Bristol: Policy Press, 2008, pp 131,
ISBN 978 1 64742 0329
Pressure is mounting in the UK to adopt interprofessional education (IPE) throughout health and social care in response to government policies, inquiry findings, professional requirements and, above all, the demands of practice. Yet many teachers and students confess themselves either ignorant of its aims and methods for lack of guidance, or confused by conflicting messages. Despite the proliferating interprofessional literature, accessible and affordable texts remain few. Carpenter and Dickinson come to the rescue.
IPE, they argue, is pre-requisite for partnership working, not only between organisations but also between professions. It is a means to overcome ignorance and prejudice, and to enhance mutual respect, applicable in fields as varied as child protection, mental health and the care of disabled and frail older people, and to promote teamwork in hospital and community settings. Originating in the 1960s, as the book explains, it has moved from the margins to the mainstream of education and practice accompanied by an accretion of expectations prompting attempts to distinguish between types of IPE, acknowledging that any one programme is the outcome of a series of trade-offs, negotiations and compromises between the interested parties.
It is against this background that Carpenter and Dickinson introduce coherence and consistency, distinguishing between interprofessional and multiprofessional education, introducing theory and grounding in evidence (explored more fully by Dickinson elsewhere in the series). Outcomes, they suggest, may helpfully be presented as a chain reaction from positive interaction between participants to improved patient care via six intervening steps to be addressed in successive interprofessional learning experiences.
Of the many unresolved issues, they focus on three: involving service users and carers; mainstreaming and sustaining IPE; and developing evaluation measures. The last of these plays to Carpenter's strengths, drawing on his first hand experience and familiarity with other key sources, complemented by an indispensable summary of evaluative measures.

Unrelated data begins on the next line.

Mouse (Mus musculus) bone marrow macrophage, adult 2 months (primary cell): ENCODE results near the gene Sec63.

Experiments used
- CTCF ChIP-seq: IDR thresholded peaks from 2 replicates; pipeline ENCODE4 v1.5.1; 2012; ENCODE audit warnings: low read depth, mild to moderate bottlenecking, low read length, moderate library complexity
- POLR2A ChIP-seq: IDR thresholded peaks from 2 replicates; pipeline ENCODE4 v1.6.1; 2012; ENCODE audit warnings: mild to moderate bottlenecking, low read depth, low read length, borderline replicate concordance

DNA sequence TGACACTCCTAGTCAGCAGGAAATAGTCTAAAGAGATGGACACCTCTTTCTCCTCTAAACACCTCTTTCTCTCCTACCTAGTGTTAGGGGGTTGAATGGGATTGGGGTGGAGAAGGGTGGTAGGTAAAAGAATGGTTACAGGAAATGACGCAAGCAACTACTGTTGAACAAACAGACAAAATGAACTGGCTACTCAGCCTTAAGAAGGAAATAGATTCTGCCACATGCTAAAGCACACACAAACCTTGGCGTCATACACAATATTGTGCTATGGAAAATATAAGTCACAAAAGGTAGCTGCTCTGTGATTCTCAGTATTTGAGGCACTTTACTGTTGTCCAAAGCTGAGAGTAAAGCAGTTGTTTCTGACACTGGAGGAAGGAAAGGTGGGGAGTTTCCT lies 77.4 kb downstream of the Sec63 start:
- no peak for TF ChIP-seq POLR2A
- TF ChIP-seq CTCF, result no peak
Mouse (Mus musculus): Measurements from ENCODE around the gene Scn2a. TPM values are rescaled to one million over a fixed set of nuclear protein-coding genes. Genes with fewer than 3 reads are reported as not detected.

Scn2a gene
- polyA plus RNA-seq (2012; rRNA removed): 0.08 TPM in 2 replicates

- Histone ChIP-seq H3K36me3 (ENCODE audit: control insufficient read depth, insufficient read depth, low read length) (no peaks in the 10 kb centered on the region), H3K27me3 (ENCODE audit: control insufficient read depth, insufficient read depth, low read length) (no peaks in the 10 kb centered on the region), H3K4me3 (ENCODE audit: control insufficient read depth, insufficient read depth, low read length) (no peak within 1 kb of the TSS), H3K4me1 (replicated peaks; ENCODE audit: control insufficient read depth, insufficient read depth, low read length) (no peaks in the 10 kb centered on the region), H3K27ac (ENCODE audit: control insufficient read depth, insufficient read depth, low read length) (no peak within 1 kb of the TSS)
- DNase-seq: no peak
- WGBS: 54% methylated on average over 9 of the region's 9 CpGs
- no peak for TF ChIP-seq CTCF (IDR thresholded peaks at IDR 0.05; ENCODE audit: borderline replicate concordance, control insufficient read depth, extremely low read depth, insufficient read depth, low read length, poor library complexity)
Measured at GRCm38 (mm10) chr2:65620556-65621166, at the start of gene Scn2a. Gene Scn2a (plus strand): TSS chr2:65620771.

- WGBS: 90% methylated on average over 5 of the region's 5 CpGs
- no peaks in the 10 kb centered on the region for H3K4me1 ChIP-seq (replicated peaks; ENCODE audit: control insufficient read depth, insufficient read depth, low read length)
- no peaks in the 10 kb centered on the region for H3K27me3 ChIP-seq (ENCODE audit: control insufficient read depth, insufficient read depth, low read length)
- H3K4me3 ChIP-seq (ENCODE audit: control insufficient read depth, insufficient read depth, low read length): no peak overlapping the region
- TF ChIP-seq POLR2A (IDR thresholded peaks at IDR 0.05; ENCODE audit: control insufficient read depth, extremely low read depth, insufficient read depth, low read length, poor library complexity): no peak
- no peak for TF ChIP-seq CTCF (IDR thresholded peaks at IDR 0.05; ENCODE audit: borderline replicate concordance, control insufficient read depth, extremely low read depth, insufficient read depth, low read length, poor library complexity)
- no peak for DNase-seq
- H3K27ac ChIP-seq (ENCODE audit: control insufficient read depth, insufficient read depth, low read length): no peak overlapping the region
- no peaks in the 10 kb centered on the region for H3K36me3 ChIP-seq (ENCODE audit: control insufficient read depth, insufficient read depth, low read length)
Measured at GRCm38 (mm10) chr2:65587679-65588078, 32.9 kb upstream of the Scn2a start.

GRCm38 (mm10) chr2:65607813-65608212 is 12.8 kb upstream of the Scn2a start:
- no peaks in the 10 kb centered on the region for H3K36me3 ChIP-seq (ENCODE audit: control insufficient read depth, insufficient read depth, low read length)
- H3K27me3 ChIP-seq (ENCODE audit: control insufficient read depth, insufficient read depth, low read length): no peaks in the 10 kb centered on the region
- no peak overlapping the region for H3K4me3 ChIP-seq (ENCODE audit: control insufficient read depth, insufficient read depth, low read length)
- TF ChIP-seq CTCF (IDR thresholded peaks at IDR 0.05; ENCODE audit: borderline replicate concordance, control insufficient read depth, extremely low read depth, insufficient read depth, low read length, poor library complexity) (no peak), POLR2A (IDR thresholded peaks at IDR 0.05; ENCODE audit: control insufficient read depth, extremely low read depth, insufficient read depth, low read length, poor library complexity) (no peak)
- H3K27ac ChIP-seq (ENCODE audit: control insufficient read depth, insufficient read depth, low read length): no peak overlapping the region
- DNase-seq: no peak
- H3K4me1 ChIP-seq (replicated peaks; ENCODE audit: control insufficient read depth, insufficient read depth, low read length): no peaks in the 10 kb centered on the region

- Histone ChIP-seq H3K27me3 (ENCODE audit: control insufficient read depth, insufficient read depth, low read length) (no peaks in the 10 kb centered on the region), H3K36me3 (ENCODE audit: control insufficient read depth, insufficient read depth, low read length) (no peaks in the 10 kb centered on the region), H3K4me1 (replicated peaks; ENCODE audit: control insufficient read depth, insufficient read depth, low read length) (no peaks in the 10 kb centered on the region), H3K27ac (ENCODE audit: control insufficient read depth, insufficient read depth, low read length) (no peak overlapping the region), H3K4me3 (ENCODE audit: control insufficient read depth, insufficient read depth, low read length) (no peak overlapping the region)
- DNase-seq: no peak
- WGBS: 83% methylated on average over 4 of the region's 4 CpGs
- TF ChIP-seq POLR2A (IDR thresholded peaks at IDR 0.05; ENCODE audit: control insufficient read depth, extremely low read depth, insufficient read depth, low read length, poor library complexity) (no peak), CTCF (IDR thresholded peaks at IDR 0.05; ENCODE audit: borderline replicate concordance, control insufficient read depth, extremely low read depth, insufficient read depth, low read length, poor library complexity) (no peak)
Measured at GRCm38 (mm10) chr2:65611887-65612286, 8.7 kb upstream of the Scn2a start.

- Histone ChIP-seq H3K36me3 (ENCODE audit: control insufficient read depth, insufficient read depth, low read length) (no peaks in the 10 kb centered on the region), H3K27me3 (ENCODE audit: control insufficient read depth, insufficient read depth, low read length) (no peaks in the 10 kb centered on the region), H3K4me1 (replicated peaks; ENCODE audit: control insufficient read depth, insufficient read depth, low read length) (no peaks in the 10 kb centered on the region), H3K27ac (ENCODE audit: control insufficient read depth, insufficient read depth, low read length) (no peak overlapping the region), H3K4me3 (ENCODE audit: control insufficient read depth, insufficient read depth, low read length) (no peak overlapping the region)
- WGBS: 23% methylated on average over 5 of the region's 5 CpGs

Recommendations follow for: policy makers, e.g. central government needs to be clear about what it expects IPE to deliver; education commissioners and managers—“IPE should be built into all professional courses and required for all students”; programme directors—“ignore the psychology of intergroup behaviour at your peril”; facilitators—“understand the principles behind the methods”: and evaluators—“make sure you open the “black box”.
One slim volume cannot capture IPE in all its diversity, but Carpenter and Dickinson have a go. They provide an introduction grounded in experience, evidence and scholarship with helpful pointers to dependable sources for further reading. Their focus is university-based, not work-based, interprofessional learning, with a bias towards pre-qualifying studies in line with the current emphasis in UK developments.
Targeting UK readers, much of the book may well prove helpful in other countries where IPE is taking hold. It is most likely to engage teachers, facilitators, researchers and post-qualifying rather than pre-qualifying students. The critical test will be whether it also reaches policy makers. Inclusion in a series on partnership working may help, building in a timely reminder that implementing new policies and reorganising services depends critically on the readiness of the professions to pull together, set aside differences and resist defensive tendencies, which IPE can do much to help.